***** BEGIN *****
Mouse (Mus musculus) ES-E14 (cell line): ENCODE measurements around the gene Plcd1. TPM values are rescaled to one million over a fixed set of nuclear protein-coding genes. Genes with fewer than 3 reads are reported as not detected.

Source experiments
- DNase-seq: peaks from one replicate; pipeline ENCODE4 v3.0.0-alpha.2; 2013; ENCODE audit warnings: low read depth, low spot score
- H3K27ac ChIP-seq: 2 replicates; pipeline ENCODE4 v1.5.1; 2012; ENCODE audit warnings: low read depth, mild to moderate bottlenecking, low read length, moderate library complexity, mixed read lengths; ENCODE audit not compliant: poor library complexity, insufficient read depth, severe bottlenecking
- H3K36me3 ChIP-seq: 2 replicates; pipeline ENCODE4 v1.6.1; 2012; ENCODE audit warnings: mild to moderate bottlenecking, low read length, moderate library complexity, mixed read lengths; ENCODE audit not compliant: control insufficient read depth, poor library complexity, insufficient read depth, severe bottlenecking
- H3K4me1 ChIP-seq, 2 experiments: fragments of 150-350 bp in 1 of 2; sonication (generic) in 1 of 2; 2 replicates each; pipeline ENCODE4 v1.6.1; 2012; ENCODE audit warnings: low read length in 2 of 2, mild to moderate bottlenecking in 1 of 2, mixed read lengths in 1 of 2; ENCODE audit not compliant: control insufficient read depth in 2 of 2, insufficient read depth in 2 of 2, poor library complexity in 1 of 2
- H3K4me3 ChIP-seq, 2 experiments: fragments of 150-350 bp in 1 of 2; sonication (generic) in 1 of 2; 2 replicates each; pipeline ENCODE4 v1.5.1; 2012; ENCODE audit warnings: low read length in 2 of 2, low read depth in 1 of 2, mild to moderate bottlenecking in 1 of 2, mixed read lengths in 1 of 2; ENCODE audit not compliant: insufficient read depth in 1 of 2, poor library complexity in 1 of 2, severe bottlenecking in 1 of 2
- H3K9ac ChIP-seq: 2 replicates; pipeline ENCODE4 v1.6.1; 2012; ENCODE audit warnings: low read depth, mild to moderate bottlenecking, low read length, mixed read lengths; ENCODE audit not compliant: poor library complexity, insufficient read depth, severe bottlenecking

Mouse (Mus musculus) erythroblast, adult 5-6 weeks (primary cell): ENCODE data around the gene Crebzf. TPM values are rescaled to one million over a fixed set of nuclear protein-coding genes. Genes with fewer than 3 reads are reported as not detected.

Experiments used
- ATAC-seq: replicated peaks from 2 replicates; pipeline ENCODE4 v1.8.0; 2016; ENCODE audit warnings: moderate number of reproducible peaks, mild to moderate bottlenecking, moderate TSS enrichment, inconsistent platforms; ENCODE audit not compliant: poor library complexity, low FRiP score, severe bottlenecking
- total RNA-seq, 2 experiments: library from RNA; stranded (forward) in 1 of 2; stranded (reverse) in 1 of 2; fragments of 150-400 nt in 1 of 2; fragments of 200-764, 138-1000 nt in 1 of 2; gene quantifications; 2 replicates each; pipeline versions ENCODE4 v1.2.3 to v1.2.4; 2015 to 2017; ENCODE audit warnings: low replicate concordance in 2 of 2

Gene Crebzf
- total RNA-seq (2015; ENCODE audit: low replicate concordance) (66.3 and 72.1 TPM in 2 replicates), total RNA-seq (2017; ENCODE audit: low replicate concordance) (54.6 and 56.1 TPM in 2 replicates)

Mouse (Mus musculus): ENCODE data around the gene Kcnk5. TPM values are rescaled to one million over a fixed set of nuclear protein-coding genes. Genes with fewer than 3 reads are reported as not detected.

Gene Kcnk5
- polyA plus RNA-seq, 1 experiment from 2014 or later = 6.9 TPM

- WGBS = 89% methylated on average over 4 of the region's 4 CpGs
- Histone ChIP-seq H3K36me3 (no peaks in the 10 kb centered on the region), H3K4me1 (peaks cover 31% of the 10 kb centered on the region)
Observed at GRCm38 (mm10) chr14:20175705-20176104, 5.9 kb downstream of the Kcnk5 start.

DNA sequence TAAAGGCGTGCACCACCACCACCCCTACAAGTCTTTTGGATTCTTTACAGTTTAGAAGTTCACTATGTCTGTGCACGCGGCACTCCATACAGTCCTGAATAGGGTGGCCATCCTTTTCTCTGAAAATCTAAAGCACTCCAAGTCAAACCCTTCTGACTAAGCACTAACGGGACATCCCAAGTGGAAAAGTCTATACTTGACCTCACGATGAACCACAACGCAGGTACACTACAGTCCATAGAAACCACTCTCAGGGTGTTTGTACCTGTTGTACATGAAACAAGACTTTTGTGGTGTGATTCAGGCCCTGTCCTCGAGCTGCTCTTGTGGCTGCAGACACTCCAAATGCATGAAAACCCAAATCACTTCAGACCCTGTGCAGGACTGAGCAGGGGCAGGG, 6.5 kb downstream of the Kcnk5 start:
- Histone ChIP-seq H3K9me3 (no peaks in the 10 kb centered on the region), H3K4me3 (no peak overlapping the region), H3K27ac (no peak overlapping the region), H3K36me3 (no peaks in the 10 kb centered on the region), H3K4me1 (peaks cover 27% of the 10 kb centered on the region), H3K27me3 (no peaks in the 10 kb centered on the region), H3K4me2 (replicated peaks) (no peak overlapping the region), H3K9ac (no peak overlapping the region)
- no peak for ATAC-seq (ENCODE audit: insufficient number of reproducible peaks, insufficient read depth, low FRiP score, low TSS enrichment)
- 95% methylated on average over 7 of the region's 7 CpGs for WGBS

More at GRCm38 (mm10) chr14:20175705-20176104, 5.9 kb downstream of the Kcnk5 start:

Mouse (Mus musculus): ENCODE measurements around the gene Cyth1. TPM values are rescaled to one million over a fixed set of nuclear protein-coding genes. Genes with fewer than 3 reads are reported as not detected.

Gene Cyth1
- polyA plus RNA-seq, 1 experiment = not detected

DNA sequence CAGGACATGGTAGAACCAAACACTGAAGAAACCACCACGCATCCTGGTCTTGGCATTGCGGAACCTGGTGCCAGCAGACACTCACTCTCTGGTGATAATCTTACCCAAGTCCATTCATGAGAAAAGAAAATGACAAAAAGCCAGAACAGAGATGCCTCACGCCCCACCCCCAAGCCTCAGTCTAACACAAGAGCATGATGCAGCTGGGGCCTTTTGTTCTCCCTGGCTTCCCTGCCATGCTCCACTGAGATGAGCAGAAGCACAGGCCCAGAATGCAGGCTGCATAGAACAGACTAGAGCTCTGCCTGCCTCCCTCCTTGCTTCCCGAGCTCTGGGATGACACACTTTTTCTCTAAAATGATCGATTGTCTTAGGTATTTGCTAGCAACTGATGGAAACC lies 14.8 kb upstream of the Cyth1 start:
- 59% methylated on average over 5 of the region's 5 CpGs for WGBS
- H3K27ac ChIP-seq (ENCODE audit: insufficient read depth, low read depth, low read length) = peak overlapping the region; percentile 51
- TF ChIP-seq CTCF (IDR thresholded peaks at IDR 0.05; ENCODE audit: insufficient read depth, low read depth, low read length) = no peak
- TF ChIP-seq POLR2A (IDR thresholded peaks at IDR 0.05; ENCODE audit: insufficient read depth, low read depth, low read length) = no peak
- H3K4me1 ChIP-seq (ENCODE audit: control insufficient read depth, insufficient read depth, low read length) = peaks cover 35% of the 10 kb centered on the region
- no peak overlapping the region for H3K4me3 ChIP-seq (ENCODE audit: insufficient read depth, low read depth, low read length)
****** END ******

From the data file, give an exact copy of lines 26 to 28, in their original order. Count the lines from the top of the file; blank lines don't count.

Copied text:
Mouse (Mus musculus): ENCODE measurements around the gene Cyth1. TPM values are rescaled to one million over a fixed set of nuclear protein-coding genes. Genes with fewer than 3 reads are reported as not detected.

Gene Cyth1
- polyA plus RNA-seq, 1 experiment = not detected